Congenital heart defects (CHD) are very common in patients with trisomy 18 (T18) and trisomy 13 (T13). The surgical indication of CHD remains controversial since the natural history of these trisomies is documented to be poor. To investigate the outcome of CHD in patients with T18 and T13, we collected and evaluated clinical data from 134 patients with T18 and 27 patients with T13 through nationwide network of Japanese Society of Pediatric Cardiology and Cardiac Surgery. In patients with T18, 23 (17%) of 134 were alive at this survey. One hundred twenty-six (94%) of 134 patients had CHDs. The most common CHD was ventricular septal defect (VSD, 59%). Sixty-five (52%) of 126 patients with CHD developed pulmonary hypertension (PH). Thirty-two (25%) of 126 patients with CHD underwent cardiac surgery and 18 patients (56%) have survived beyond postoperative period. While palliative surgery was performed in most patients, six cases (19%) underwent intracardiac repair for VSD. Operated patients survived longer than those who did not have surgery (P < 0.01). In patients with T13, 5 (19%) of 27 patients were alive during study period. Twenty-three (85%) of 27 patients had CHD and 13 (57%) of 27 patients had PH. Atrial septal defect was the most common form of CHD (22%). Cardiac surgery was done in 6 (26%) of 23 patients. In this study, approximately a quarter of patients underwent surgery for CHD in both trisomies. Cardiac surgery may improve survival in selected patients with T18. Copyright © 2011 Wiley Periodicals, Inc.

PMID 21990245


Histogenesis of retinal dysplasia in trisomy 13

Diagn Pathol. 2007 Dec 18;2:48.

Chan A, Lakshminrusimha S, Heffner R, Gonzalez-Fernandez F. Source Department of Pathology, State University of New York, Buffalo, New York, USA.


BACKGROUND: Although often associated with holoprosencephaly, little detail of the histopathology of cyclopia is available. Here, we describe the ocular findings in a case of trisomy 13 to better understand the histogenesis of the rosettes, or tubules, characteristic of the retinal dysplasia associated with this condition. METHODS: A full pediatric autopsy was performed of a near term infant who died shortly after birth from multiple congenital anomalies including fused facial-midline structures. A detailed histopathological study of the ocular structures was performed. The expression of interphotoreceptor retinoid-binding protein (IRBP), cellular retinal-binding protein (CRALBP), rod opsin, and Sonic Hedgehog (Shh) were studied by immunohistochemistry. RESULTS: Holoprosencephaly, and a spectrum of anatomical findings characteristic of Patau's syndrome, were found. Cytogenetic studies demonstrated trisomy 13 [47, XY, +13]. The eyes were fused but contained two developed separate lenses. In contrast, the cornea, and angle structures were hypoplastic, and the anterior chamber had failed to form. The retina showed areas of normally laminated neural retina, whereas in other areas it was replaced by numerous neuronal rosettes. Histological and immunohistochemical studies revealed that the rosettes were composed of differentiated retinal neurons and Müller cell glia. In normally laminated retina, Shh expression was restricted to retinal-ganglion cells, and to a population of neurons in the inner zone of the outer nuclear layer. In contrast, Shh could not be detected in the dysplastic rosettes. CONCLUSION: The histopathology of cyclopia appears to be more complex than what may have been previously appreciated. In fact, the terms "cyclopia" and "synophthalmia" are misnomers as the underlying mechanism is a failure of the eyes to form separately during development. The rosettes found in the dysplastic retina are fundamentally different than those of retinoblastoma, being composed of a variety of differentiated cell types. The dysplastic rosettes are essentially laminated retina failing to establish a polarized orientation, resulting in the formation of tubules. Finally, our findings suggest that defective ganglion cell Shh expression may contribute to the ocular pathology of cyclopean.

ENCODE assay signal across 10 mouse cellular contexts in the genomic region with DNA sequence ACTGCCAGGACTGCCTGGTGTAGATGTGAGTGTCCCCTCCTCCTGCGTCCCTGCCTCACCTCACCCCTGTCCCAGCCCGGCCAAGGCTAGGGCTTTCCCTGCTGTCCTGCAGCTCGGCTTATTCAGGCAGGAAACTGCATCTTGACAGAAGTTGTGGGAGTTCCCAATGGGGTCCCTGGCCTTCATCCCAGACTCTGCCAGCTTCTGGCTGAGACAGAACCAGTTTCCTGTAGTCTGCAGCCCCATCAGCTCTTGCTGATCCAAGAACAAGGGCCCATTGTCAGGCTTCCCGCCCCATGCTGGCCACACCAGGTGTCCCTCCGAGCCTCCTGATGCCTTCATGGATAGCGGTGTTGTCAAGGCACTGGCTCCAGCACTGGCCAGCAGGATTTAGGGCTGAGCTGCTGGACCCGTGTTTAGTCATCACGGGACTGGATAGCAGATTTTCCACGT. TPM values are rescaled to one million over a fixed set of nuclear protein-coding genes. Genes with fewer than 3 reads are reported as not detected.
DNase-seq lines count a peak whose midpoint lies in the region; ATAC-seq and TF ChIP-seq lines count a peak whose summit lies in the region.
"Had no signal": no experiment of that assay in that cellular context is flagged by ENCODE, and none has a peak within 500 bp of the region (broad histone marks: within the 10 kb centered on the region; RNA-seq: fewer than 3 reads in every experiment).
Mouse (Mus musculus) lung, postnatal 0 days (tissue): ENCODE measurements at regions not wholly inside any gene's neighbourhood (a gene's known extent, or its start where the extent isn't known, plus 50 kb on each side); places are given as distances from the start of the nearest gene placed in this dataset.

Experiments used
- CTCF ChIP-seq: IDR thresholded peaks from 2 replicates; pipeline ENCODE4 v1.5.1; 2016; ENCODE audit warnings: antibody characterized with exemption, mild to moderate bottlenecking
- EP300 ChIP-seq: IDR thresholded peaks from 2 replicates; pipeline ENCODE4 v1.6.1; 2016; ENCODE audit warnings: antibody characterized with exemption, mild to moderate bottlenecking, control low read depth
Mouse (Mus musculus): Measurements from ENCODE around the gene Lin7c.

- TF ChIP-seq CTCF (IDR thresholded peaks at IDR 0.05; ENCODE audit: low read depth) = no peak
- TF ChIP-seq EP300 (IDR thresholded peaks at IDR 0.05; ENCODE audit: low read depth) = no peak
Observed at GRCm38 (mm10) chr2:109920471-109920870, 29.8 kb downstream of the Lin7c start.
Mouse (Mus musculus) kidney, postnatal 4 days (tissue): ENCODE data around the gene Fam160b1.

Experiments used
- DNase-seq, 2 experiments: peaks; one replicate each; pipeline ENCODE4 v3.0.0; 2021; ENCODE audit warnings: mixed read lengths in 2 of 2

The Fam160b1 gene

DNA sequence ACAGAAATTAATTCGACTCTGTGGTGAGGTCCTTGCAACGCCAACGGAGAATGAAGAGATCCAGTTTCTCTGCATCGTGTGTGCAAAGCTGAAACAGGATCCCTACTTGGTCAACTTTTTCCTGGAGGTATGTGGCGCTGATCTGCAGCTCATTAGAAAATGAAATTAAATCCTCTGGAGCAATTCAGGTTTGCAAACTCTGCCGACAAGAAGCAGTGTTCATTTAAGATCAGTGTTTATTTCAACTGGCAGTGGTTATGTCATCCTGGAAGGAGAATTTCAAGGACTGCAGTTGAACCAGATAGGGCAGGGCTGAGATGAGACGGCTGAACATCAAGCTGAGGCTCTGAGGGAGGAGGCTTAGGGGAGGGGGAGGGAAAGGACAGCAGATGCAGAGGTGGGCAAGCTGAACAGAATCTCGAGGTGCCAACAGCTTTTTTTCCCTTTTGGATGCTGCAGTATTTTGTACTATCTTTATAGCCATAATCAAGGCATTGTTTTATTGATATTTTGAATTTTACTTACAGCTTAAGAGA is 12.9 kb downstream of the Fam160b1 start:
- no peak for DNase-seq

PMID 18088410